John Erpenbeck defines the stated competencies as so-called key competencies. Single competencies or sub-competencies can be allocated to the competencies as “derived competencies” or “cross-sectional competencies”.
Establishing and assessing competencies
No matter what the size of an organization is, it will, for any organization, be necessary to use persons that have the adequate competencies for the activities to be carried out. In this respect, compromises will be made quite often. This will occur less frequently for the activities that seem to be simpler than for the activities that are more complex (e.g. managerial tasks). It makes sense to define the competencies required for the position to be filled (what does the position need?) and to assess the existing competencies of the chosen person.
The desired profile for a position will be defined by the leader or manager. Possibly the superior will also consider the strategy. The actual profile will be established by (a team or the superior) making an estimate. What is meant by the individual keywords of the requirement should be defined adequately in order to avoid possible problems with understanding.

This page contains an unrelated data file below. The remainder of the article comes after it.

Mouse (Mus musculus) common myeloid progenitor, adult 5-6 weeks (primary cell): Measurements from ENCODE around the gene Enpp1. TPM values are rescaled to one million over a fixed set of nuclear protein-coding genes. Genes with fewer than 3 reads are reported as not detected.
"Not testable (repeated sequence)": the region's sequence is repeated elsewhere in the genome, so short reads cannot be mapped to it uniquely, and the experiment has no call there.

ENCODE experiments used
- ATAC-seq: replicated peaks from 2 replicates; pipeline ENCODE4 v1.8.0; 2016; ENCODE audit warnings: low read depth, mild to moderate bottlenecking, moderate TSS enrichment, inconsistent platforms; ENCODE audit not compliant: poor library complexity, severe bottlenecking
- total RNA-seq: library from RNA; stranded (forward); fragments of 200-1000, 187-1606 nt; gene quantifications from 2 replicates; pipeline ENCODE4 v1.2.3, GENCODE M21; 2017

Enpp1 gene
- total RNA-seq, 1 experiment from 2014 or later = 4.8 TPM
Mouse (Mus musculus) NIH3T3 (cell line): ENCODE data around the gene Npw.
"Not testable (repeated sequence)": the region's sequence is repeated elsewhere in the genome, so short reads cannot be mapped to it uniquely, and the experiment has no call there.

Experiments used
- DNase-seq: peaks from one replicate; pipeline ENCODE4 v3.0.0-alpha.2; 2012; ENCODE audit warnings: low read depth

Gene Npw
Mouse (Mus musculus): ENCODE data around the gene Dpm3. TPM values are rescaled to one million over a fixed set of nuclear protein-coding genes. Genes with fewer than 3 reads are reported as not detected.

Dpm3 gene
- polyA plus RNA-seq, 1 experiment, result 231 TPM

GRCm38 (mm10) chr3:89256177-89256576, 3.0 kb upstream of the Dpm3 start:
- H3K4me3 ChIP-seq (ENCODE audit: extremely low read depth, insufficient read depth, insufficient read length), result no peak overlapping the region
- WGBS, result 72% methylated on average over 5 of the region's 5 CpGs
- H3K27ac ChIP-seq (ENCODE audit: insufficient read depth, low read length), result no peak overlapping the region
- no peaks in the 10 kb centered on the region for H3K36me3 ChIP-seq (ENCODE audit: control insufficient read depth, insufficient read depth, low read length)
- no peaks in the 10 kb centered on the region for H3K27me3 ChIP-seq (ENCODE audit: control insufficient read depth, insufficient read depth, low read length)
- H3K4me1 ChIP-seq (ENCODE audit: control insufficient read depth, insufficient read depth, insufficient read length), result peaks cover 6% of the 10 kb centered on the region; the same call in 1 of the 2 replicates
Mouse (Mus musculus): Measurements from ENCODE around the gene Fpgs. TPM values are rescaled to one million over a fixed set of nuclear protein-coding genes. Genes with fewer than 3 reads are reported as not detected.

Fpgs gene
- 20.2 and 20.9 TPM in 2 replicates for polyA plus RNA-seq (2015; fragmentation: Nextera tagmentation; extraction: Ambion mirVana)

Fig.1: Profile of requirements for an employee
Differences at the estimate (target-performance comparison) can lead to measures (trainings). The training measures will often be laid down in a training plan. Effectiveness of training measures can be reviewed by using different methods, e.g. by the superior making an estimate, by making structured interviews with the employees, by observing the behaviour or by making competence tests. The result, for its part, will lead up to a matrix assigned to the employee.
- Erpenbeck, J./Rosenstiel von, L. (Hrsg.) (2007): Handbuch Kompetenzmessung. Erkennen verstehen und bewerten von Kompetenzen in der betrieblichen pädagogischen und psychologischen Praxis. 2. überarbeitete und erweiterte Auflage, Schäffer-Poeschel Verlag, Stuttgart.
- Rosenstiel v., L. (2007): Grundlagen der Organisationspsychologie. 6. Auflage, Schäffer-Pöschel Verlag, Stuttgart.
- Scholl, W., (2007): Grundkonzepte der Organisation. In: Schuler, H. [Hrsg.] (2007): Lehrbuch Organisationspsychologie. 4. vollständig überarbeitete und erweiterte Auflage, Verlag Hans Huber, Bern.
- Schuler, H. [Hrsg.] (2007): Lehrbuch Organisationspsychologie. 4. vollständig überarbeitete und erweiterte Auflage, Verlag Hans Huber, Bern.